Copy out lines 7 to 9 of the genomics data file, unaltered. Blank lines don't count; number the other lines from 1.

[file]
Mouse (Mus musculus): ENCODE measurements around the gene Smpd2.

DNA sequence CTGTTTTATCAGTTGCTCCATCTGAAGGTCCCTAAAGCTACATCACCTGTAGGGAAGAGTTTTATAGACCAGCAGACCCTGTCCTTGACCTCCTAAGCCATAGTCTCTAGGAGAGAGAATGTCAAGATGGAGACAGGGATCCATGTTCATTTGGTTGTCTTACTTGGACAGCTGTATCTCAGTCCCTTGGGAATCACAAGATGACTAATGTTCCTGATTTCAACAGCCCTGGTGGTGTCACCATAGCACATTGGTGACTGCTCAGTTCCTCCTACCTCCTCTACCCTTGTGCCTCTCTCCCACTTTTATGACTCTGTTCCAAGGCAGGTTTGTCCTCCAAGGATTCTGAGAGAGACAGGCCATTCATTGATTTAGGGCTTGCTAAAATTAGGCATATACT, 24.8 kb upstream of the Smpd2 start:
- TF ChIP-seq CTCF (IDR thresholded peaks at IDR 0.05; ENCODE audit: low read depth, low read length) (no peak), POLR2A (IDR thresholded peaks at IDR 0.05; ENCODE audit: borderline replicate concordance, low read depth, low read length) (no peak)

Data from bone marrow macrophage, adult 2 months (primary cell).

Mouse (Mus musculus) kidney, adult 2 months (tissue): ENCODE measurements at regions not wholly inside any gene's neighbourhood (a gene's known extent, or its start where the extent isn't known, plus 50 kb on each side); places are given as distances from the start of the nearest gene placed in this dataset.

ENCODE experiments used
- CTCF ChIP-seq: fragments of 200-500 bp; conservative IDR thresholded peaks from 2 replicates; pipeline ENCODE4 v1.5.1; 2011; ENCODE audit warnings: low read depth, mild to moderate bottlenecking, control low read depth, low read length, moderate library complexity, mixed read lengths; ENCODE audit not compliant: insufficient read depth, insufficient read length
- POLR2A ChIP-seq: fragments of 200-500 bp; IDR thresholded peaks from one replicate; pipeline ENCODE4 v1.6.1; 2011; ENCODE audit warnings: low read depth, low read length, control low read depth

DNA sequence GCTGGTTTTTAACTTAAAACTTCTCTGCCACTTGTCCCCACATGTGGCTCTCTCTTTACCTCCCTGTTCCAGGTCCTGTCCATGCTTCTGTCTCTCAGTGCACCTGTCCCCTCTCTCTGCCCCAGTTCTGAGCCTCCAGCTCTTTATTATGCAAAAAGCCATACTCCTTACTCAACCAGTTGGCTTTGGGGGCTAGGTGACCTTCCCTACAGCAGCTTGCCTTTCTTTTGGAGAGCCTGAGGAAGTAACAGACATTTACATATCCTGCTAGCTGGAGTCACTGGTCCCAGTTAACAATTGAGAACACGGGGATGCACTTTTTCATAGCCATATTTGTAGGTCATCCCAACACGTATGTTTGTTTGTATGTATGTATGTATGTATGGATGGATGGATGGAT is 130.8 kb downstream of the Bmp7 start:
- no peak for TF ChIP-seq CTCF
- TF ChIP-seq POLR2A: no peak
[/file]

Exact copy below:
- CTCF ChIP-seq: fragments of 200-500 bp; conservative IDR thresholded peaks from 2 replicates; pipeline ENCODE4 v1.5.1; 2011; ENCODE audit warnings: low read depth, mild to moderate bottlenecking, control low read depth, low read length, moderate library complexity, mixed read lengths; ENCODE audit not compliant: insufficient read depth, insufficient read length
- POLR2A ChIP-seq: fragments of 200-500 bp; IDR thresholded peaks from one replicate; pipeline ENCODE4 v1.6.1; 2011; ENCODE audit warnings: low read depth, low read length, control low read depth

DNA sequence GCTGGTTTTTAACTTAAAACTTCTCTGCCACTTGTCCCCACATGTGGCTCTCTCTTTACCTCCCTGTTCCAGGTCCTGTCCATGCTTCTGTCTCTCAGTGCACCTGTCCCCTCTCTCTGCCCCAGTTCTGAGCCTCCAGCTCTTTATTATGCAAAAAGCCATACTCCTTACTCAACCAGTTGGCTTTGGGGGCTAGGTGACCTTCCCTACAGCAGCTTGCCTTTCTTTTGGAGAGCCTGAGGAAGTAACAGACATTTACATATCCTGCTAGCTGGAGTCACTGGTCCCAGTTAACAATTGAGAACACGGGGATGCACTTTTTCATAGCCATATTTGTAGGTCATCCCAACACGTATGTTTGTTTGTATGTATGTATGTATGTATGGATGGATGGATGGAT is 130.8 kb downstream of the Bmp7 start: